Swing the Fly: A Brief History
As social media platforms and blogs gained more and more traction from 2010 and 2012, a wealth of awe inspiring content flooded the interweb from stunning photography to poetic writing. Much of this content showed up on a blog or Facebook for a day or so and was then lost. The quality of it deserved so much more.
In early 2013, a small group of anglers gathered over coffee to discuss all this great content and doing something to give it a longer lasting home. Swing the Fly was born with the idea of providing a lasting medium for the photography and writing that would document the history of the rapidly growing Spey casting and swung fly niche of fly fishing.
Following the philosophy of “lean on the shoulders of giants,” Swing the Fly’s very existence is due largely to the tremendous giving attitude of many of the icons of the fly fishing world. Our early issues leaned heavily on the shoulders and just plain generosity of regular content from Marty & Mia Sheppard, Jonathan Barlow, Rick Kustich, Joe Willauer and Tarquin Millington-Drake. The iconic Mike Kinney sat down with us for a personal interview for the first issue, published in the summer of 2013. Without these people, Swing the Fly never would have got off the ground.
The premier issue, Summer 2013
Gaspe Peninsula -Greg Pearson photo from STF 9
The first 3 years of Swing the Fly flew by. We tried to refine our layout with every issue. A lack lack of formal training in journalism, graphic design and everything else for that matter didn’t stop us from diving in to learning a new task. Needless to say, there was a lot to learn. The great content coming from our writers and photographers was a constant, it was the other stuff that needed refining. Our goal was simple, to improve with every issue.
(If you haven’t read the old digital issues (STF 1-9), they are available HERE at a greatly discounted price with some really amazing content, please forgive the unrefined formatting.)
Those early issues were available online only. Early in 2015, we paid over $100 to on-demand print one of those issues. That copy was brought to our small booth at the Sandy Spey Clave just to share a little more of what Swing the Fly was all about and give our booth a little more substance. Nothing more was planned for it. The format was geared towards an online platform, so it came out on paper completely unrefined. The text was enormous and even cropped off the page edges in many spots. Photo resolution was terrible. We were shocked, when person after person wanted to buy it. When told the print cost, several folks still ordered it and asked for more. We didn’t think it was possible but half-heartedly promised to look into it.
After the clave, we did just that. Researching printing costs and options. We knew nothing and needed to learn everything. The more we looked into it, the more enthusiastic we became. It seemed difficult but more possible than previously thought. Maybe Swing the Fly could become a print magazine after all? Two obstacles stood in the way : financing, and environmental impact.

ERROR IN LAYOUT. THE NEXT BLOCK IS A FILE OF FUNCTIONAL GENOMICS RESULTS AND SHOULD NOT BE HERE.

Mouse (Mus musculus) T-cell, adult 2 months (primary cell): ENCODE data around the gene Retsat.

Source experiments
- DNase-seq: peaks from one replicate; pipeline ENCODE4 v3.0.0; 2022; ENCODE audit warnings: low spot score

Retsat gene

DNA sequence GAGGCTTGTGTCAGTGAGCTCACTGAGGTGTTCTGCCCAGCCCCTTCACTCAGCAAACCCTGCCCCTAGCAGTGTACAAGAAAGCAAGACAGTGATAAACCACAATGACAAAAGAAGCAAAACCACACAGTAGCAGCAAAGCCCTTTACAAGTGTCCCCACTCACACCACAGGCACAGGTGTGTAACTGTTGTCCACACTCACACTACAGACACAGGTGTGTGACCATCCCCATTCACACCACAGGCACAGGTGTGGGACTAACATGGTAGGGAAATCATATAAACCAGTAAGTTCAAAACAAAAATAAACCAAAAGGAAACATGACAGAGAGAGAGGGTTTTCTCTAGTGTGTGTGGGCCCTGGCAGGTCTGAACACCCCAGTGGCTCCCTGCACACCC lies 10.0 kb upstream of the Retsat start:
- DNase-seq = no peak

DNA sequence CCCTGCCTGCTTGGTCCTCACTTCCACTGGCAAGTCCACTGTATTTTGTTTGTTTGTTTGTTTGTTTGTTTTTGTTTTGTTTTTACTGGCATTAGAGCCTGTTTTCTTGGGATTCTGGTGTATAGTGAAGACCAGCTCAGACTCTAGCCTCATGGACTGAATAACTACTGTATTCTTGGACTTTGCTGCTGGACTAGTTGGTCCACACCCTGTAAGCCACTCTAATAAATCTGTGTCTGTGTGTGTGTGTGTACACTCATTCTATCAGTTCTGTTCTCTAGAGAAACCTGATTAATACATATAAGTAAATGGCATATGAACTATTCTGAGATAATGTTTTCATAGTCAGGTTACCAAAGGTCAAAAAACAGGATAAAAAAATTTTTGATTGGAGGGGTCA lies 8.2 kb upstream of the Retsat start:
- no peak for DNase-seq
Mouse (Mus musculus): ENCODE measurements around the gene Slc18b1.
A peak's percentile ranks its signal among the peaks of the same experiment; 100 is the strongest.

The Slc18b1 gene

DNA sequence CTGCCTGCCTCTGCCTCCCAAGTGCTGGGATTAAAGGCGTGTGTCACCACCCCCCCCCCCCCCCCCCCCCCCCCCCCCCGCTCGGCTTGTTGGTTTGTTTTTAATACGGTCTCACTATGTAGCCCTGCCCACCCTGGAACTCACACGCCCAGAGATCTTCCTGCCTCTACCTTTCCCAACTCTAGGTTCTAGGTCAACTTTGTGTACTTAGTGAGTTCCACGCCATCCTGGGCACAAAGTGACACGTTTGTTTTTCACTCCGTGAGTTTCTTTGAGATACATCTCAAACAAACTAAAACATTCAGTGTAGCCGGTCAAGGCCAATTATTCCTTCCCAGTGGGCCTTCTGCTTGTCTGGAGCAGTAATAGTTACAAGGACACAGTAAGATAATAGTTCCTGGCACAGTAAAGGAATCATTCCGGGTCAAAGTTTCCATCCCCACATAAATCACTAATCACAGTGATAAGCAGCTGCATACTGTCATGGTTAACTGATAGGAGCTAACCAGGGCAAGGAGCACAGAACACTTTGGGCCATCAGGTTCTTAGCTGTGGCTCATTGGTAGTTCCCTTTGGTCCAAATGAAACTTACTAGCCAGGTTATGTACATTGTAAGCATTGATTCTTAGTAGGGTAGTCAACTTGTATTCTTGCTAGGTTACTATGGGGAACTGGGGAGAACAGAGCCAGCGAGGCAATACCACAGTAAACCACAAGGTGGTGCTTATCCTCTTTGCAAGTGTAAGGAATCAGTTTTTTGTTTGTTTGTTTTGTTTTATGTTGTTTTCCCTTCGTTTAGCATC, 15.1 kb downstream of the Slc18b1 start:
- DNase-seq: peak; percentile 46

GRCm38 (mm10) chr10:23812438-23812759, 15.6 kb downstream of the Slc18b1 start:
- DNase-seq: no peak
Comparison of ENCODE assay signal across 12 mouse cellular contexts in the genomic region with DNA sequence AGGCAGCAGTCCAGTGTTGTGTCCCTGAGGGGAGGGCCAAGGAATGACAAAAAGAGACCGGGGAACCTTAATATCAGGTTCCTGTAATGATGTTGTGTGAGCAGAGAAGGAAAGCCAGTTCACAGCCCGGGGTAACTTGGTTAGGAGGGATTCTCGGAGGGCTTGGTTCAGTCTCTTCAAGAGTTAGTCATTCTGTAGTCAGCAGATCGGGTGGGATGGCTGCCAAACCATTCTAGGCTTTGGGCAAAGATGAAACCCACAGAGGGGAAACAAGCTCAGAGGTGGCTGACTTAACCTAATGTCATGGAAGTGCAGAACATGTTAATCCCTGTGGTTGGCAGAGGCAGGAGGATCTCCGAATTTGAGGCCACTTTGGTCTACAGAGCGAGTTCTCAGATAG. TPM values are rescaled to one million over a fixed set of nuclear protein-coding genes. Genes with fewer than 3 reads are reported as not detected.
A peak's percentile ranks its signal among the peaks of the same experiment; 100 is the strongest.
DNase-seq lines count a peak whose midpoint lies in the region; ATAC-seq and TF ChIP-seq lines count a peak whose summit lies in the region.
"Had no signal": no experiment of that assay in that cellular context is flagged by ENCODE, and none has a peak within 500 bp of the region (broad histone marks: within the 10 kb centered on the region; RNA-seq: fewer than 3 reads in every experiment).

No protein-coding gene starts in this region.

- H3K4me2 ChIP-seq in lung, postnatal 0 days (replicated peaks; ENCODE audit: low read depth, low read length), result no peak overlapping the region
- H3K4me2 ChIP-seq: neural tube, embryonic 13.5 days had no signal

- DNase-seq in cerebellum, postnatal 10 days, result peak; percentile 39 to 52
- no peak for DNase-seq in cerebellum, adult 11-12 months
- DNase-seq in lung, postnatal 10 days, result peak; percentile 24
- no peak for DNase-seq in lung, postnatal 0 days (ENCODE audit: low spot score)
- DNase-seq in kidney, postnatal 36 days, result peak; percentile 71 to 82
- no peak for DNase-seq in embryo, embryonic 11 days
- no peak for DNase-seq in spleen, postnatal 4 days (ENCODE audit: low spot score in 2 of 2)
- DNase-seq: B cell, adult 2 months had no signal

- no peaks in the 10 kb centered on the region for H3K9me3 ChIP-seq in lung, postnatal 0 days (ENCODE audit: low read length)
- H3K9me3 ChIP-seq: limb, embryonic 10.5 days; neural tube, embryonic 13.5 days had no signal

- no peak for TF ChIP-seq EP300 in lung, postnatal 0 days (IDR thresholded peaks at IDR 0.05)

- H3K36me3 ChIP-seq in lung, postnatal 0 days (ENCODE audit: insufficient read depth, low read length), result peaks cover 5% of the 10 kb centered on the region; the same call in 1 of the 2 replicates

We refused to do anything that might harm the fish we love in putting Swing the Fly on paper. This was a huge challenge as logging for paper productions threatens the very existence of wild steelhead everywhere. Recycled paper was the only option we would consider. Through a lot of research and paper samples, we were able to identify a 100% recycled paper that had a look and feel we felt was appropriate. We connected with a printer that used vegetable and soy based inks that were low impact on the environment. Things were taking shape.
The last and biggest hurdle was finding a way to finance the printing. In the fall of 2015, we launched headfirst into a Kickstarter campaign and were able to raise the necessary funds to secure the jump to a full on print magazine. This funding and the existence of Swing the Fly in print is entirely due to the tremendous support of our contributors, guides, fly shops and the companies in the Spey casting world who donated to our Kickstarter; and to all of our loyal readers who have been with us since the start. We can’t thank you enough.
Today’s Swing the Fly is published quarterly on 100% recycled paper. 132 pages cover all aspects of the Spey casting and swung fly world of fly fishing from feature articles, photo essays and artwork, to fly tying tutorials and poetry. Readers and contributors come from all over the world, wherever fish are pursued with two-hand rods and the swung fly. Swing the Fly aims to document the new and old history of the sport while keeping each issue original and exciting and hopes to give back to the sport we all love and continue its growth well into the future.
Mike Kinney cover shot, the first on-demand printed issue shown at the Sandy Spey clave in 2015
Photo by Marty Sheppard of Little Creek Outfitters
The Print Premier, Winter 2016